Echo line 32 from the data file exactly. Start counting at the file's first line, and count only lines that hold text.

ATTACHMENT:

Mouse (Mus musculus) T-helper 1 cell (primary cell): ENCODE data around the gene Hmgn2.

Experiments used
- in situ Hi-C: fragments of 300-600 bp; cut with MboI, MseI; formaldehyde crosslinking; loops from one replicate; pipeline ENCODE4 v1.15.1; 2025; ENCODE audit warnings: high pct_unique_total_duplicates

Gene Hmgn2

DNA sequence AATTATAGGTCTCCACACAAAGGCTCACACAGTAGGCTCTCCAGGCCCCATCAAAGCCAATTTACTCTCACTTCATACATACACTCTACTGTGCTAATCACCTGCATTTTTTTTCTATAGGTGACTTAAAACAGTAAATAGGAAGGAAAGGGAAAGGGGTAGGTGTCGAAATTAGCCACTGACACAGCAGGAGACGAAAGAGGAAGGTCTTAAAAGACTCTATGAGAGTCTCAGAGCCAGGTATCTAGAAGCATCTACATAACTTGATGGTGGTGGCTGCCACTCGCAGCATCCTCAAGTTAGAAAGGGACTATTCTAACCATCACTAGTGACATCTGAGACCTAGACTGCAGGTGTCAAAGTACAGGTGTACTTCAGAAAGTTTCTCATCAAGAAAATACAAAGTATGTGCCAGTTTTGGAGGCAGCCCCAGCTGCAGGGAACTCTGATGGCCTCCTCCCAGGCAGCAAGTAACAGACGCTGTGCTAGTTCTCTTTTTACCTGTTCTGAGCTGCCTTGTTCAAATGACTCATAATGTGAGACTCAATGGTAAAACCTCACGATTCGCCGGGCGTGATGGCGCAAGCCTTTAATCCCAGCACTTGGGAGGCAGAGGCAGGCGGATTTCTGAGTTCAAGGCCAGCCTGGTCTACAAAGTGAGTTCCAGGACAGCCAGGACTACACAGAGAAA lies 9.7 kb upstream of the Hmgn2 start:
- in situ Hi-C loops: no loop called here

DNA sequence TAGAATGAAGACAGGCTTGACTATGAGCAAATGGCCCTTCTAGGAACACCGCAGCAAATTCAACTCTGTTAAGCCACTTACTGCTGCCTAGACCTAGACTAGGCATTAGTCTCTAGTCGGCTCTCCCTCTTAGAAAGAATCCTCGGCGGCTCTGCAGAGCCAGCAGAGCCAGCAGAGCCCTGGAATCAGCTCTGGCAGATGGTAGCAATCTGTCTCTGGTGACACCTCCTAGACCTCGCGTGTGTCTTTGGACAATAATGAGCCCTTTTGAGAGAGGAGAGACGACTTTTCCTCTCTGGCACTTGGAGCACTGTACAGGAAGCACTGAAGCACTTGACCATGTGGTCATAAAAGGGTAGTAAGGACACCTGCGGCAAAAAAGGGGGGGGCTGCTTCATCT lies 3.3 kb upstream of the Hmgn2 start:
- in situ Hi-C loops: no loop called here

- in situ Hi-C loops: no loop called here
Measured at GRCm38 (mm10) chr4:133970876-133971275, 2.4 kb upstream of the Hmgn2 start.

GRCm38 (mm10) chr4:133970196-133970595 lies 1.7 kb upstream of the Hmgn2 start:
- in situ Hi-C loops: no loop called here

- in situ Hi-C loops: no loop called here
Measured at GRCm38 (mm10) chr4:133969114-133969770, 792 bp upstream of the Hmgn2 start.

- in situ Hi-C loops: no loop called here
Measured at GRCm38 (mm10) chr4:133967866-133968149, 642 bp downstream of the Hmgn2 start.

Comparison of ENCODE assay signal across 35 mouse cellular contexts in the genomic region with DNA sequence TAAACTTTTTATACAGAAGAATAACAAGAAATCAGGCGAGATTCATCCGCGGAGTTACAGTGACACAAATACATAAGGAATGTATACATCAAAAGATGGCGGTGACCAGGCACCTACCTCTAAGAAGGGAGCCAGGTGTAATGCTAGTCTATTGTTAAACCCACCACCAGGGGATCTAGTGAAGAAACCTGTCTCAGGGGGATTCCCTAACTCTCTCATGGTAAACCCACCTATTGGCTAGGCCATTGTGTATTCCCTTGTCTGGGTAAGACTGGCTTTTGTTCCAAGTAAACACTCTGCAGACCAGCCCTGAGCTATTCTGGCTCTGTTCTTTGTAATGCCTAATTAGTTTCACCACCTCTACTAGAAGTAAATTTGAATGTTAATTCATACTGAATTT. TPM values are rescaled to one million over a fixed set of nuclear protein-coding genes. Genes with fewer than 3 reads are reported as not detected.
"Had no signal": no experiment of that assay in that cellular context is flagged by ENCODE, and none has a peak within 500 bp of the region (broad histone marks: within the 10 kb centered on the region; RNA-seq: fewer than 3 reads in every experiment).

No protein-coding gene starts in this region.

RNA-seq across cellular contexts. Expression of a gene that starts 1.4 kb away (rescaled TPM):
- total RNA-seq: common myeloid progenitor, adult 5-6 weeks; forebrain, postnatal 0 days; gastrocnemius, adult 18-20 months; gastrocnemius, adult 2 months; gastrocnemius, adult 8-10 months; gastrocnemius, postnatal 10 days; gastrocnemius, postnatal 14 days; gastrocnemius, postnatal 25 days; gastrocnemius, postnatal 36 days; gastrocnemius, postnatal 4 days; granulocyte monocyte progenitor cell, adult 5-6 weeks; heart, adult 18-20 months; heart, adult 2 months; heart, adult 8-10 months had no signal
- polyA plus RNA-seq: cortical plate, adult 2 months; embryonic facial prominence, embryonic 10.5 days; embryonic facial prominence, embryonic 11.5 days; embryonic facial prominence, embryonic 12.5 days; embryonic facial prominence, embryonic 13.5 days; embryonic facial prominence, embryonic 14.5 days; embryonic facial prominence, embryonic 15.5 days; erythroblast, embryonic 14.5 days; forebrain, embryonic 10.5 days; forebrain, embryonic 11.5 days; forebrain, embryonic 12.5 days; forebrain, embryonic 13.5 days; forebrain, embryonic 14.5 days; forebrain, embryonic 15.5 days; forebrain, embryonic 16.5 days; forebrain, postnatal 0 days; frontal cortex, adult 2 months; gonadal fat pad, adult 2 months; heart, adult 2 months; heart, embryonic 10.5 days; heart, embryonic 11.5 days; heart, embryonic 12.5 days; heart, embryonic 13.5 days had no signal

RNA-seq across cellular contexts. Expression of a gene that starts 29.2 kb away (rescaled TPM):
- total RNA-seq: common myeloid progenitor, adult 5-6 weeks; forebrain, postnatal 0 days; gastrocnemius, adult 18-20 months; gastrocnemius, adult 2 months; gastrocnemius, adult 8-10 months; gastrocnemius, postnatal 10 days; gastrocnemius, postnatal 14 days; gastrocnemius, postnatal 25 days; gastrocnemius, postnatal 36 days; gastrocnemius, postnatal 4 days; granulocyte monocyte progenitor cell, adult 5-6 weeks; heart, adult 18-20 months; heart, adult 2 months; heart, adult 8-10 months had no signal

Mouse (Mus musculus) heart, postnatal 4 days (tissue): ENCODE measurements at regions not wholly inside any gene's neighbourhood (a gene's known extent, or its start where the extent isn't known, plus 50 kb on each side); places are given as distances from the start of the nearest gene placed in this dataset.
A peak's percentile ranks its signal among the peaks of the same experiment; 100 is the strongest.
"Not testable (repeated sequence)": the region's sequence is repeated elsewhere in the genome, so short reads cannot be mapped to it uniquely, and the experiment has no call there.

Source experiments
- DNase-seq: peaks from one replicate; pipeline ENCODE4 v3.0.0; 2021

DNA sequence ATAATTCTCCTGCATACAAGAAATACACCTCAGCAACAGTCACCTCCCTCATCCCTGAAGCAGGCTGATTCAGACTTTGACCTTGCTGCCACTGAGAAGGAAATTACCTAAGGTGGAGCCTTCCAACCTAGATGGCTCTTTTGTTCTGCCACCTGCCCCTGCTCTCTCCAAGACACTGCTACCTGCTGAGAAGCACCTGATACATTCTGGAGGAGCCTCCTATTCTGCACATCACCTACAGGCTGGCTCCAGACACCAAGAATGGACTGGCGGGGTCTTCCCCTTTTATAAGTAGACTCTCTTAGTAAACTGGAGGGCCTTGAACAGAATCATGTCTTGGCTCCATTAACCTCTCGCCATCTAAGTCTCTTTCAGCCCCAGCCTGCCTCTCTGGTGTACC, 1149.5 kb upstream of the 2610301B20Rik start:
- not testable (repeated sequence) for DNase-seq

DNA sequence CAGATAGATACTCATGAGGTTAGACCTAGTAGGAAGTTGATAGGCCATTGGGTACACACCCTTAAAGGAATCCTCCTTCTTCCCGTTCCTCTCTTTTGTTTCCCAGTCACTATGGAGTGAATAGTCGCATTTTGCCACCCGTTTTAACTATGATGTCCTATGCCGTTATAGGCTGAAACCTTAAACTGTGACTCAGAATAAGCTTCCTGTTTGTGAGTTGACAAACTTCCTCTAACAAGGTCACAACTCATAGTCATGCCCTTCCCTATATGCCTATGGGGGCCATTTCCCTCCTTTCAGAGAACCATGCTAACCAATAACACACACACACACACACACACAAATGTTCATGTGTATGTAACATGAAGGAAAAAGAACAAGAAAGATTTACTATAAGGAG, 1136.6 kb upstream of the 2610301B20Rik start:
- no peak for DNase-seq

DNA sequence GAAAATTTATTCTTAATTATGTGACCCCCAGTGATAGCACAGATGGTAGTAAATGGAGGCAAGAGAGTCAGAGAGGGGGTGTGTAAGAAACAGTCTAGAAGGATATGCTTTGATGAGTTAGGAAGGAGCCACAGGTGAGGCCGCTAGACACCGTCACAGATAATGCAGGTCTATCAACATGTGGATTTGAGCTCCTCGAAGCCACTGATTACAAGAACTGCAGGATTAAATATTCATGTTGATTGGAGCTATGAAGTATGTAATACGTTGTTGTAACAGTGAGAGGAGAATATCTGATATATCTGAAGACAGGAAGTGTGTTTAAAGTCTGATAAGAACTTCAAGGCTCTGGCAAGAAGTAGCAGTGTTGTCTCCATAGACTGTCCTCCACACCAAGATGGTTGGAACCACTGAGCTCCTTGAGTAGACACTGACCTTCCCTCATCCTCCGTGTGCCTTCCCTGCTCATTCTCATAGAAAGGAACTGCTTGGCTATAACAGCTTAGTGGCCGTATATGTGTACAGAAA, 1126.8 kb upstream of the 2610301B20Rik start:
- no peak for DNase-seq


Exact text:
DNA sequence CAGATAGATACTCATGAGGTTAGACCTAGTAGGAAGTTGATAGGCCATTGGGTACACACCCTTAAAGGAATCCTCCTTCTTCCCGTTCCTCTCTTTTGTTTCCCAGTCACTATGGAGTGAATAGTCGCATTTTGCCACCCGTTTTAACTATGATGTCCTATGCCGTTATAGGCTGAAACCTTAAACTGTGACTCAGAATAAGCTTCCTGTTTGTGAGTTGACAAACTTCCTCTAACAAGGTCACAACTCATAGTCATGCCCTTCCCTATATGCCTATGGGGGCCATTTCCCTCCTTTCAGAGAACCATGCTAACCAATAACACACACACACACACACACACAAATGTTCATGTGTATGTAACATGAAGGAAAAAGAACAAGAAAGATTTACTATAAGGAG, 1136.6 kb upstream of the 2610301B20Rik start: